So I planned my great escape. I would move out, but I wouldn’t move back in somewhere else. Instead, I would throw my belongings into storage and take an extended road trip to the Pacific Northwest, with the idea I’d move in with my uncle temporarily near Seattle. He owns a four-bedroom house and lives alone; he has the opposite of what I was used to: space. I decided to take advantage of my freedom as a telecommuter who’s worked from home for eight years—and has been with the same company for almost 10; I could work anywhere, so I would. Read More
The trail to Royal Arch in Boulder, Colorado.
The people you’ll meet on any given trail.
On the return leg of a hike through Eagle Creek Trail on my first ever trip to Portland last week, I realized the same hikers in the Mt. Hood National Forest were also headed for the peak of Royal Arch in Boulder last summer. I thought of categories of hikers to amuse myself as I stumbled across wet rocks, including one for me. I enjoy hiking, but I’m no aficionado. I didn’t appreciate climbing mountains when I was younger, especially as a 16-year-old with devastating menstrual cramps whose parents dragged her to Utah on a bad week. I wore jeans to hike, and I complained on a loop. It’s a wonder my parents didn’t leave me on the trail. (I need a Bryce Canyon/Zion National Park do-over.) As a 40-something, I revel in nature more than I did as a miserable kid, but like teenage me, I’m not a camper. I’m a day hiker who looks forward to showering and hitting the pillow afterward.
From my observations, here are other traits of hikers you’ll find on any trail, starting with people like me:
As of May 2nd, all my belongings will be in a 5 x 10 storage unit, and I’ll be on the road. I’ve been daydreaming about bailing for several months. While the standard American road trip involves heading west, I already live in Southern California and ache for fresh scenery, so I’m aiming north. I want to leave my shoebox studio to the termites. I want to tell my neighbor and his sons, “So long, suckers!” I want more time off the grid. I want to take my solo life where it actually rains, and I have that option because of the unique situation in which I find myself.
I’m a telecommuter who’s worked from home for eight years. I spend my days listening to silence (or my neighbor’s ongoing construction site), wondering if other people exist on the planet outside of facebook. Office politics are not in my vocabulary (thankfully). I don’t have a husband or children anchoring me to a fixed spot (sadly). I’m free, and yet I feel trapped by my circumstances. I am stuck, and I want to be unstuck. I want to take advantage of a lonely situation, flip it on its side to see it from an alternate angle, and turn it into a positive experience. Plus, I need some new shit to write about. Read More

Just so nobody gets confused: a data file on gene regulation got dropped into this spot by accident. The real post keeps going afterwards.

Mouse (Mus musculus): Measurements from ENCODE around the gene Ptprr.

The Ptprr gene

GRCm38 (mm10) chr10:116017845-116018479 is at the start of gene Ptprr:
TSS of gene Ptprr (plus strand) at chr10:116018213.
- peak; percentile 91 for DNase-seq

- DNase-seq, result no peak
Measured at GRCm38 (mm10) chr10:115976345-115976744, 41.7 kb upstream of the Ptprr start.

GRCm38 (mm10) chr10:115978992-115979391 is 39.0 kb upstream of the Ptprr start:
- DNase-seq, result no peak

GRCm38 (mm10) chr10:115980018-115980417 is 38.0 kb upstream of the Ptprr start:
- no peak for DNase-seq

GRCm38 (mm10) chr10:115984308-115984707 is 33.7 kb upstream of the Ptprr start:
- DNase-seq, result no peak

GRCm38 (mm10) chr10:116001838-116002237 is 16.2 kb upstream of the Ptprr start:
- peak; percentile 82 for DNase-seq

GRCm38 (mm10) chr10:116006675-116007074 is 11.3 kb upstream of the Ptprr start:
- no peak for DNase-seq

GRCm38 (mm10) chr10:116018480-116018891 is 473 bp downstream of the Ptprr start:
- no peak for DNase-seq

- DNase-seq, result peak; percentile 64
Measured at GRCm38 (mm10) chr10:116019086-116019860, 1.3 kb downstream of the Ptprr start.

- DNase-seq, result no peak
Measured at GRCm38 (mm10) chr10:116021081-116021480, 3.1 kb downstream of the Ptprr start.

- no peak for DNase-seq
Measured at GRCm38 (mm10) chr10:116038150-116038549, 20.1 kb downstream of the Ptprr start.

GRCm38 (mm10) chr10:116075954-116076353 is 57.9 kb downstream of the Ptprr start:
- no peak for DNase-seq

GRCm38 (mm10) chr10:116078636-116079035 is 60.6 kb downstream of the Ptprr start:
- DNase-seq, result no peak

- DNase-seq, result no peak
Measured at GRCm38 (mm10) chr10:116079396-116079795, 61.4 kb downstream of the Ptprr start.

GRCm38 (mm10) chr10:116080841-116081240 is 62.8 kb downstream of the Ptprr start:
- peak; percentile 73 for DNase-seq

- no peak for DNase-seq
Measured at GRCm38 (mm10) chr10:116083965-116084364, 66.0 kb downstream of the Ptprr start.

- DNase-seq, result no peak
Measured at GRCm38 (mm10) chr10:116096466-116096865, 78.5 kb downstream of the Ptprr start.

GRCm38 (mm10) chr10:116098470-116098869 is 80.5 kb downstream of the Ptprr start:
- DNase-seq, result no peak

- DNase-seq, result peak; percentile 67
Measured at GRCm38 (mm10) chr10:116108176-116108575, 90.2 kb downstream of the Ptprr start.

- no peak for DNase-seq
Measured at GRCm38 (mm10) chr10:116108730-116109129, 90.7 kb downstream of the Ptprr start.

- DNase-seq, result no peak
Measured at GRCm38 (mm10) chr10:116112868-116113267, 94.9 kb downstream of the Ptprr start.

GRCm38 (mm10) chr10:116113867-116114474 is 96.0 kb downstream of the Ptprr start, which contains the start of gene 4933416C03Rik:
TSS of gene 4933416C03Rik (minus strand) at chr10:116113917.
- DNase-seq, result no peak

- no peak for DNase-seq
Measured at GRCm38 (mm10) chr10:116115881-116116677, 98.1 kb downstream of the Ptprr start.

A First-Time Novelist and a Seasoned Veteran Share Their Insights
Pen on Fire Speaker Series
On March 8th, Barbara DeMarco-Barrett welcomed Elizabeth Marro and T. Jefferson Parker to her enduring Pen on Fire Speaker Series in Corona Del Mar.
Marro is a first-time novelist, while Parker published his 22nd novel the day of the event.
“[Casualties] started in 2004,” Marro said. “A story is the result of opportunity, time, and the story finding you; this is the story that found me.”
She moved to San Diego, where “the military was much more visible,” after living in the Northeast.
With regard to war, having raised a son on her own, Marro asked herself, What if it was my son? What if it was me?
“That’s how the story found me,” she said. “I was a mother in a certain environment. I was interested in consequences. The story is about a mother who raises her son on her own. She works in defense. He joins the Marines. She has ideas about how he should spend his life. He doesn’t agree.”
“Casualties is a good novel,” Parker said. “It does what any good novel should do: It starts in one place and ends in another,” with surprises along the way.
“Crazy Blood is a hyper-focused story on extended family,” Parker said about his latest novel. “It’s about two half-brothers in their 20s. They have the same father and different mothers. They are competing against each other for the Olympic ski cross team. There is enmity between them.”
Setting inspires his novels, and this one was no exception.
Talking to Cynthia Bond about her call from Oprah.
Happier Hour with Aidan Donnelley Rowley and Cynthia Bond
Aidan Donnelley Rowley, author of The Ramblers and Life After Yes, started the literary salon Happier Hours in 2010 in her living room in New York City as a writer raising three daughters.
She launched Happier Hours because she “craved connection” and “talking about something real.” She “didn’t want to talk about double strollers.”
She thought people wanted a break from their buttons and screens; she was correct. Sitting in her friend Jillian Lauren’s living room six years later, observing a bustling group of bibliophiles, eager to discuss literature and writing, she said, “It’s surreal, but it makes perfect sense.”